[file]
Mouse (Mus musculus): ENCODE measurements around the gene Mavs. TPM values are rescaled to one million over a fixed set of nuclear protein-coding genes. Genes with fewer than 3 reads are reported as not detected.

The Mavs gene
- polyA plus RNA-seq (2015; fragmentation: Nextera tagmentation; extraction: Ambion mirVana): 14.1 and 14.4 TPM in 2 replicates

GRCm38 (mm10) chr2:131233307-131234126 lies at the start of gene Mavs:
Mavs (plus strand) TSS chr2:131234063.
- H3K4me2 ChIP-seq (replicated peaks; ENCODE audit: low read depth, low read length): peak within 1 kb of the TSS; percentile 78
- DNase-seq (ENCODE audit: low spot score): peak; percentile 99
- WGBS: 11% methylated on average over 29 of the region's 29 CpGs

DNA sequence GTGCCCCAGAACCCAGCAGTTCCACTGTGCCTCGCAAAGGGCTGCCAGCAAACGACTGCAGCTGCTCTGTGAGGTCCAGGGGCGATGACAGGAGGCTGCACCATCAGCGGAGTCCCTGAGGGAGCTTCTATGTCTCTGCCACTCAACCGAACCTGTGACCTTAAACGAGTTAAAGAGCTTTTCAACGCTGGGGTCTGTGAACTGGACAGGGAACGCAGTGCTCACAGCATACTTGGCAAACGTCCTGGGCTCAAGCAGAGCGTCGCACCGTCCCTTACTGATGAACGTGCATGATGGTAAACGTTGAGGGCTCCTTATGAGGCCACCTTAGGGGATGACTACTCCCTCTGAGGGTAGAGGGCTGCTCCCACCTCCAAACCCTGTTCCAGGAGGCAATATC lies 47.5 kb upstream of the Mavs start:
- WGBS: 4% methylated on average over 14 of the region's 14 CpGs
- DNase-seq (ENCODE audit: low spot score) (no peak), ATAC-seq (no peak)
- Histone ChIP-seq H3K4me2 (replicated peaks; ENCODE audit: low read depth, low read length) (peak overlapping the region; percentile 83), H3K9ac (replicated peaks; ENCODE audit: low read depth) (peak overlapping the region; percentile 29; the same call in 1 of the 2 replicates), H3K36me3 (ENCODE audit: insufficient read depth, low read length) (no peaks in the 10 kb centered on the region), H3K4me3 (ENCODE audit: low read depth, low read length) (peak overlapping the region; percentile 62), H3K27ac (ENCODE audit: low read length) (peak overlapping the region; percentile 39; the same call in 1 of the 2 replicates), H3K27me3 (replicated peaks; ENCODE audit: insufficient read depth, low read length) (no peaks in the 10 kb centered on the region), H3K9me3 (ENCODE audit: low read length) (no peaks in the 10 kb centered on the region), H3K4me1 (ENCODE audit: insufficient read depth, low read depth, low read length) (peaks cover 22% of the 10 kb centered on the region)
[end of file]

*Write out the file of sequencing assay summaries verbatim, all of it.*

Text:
Mouse (Mus musculus): ENCODE measurements around the gene Mavs. TPM values are rescaled to one million over a fixed set of nuclear protein-coding genes. Genes with fewer than 3 reads are reported as not detected.

The Mavs gene
- polyA plus RNA-seq (2015; fragmentation: Nextera tagmentation; extraction: Ambion mirVana): 14.1 and 14.4 TPM in 2 replicates

GRCm38 (mm10) chr2:131233307-131234126 lies at the start of gene Mavs:
Mavs (plus strand) TSS chr2:131234063.
- H3K4me2 ChIP-seq (replicated peaks; ENCODE audit: low read depth, low read length): peak within 1 kb of the TSS; percentile 78
- DNase-seq (ENCODE audit: low spot score): peak; percentile 99
- WGBS: 11% methylated on average over 29 of the region's 29 CpGs

DNA sequence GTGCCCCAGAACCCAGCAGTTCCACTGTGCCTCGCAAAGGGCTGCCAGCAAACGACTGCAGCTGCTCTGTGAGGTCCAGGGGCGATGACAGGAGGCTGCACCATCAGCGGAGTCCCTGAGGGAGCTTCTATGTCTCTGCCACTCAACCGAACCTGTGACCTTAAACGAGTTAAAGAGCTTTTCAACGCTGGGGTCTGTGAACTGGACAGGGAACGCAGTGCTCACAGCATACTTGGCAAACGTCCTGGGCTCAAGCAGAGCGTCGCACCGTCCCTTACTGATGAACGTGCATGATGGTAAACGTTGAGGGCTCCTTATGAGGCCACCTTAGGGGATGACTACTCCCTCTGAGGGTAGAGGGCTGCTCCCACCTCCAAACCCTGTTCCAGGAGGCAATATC lies 47.5 kb upstream of the Mavs start:
- WGBS: 4% methylated on average over 14 of the region's 14 CpGs
- DNase-seq (ENCODE audit: low spot score) (no peak), ATAC-seq (no peak)
- Histone ChIP-seq H3K4me2 (replicated peaks; ENCODE audit: low read depth, low read length) (peak overlapping the region; percentile 83), H3K9ac (replicated peaks; ENCODE audit: low read depth) (peak overlapping the region; percentile 29; the same call in 1 of the 2 replicates), H3K36me3 (ENCODE audit: insufficient read depth, low read length) (no peaks in the 10 kb centered on the region), H3K4me3 (ENCODE audit: low read depth, low read length) (peak overlapping the region; percentile 62), H3K27ac (ENCODE audit: low read length) (peak overlapping the region; percentile 39; the same call in 1 of the 2 replicates), H3K27me3 (replicated peaks; ENCODE audit: insufficient read depth, low read length) (no peaks in the 10 kb centered on the region), H3K9me3 (ENCODE audit: low read length) (no peaks in the 10 kb centered on the region), H3K4me1 (ENCODE audit: insufficient read depth, low read depth, low read length) (peaks cover 22% of the 10 kb centered on the region)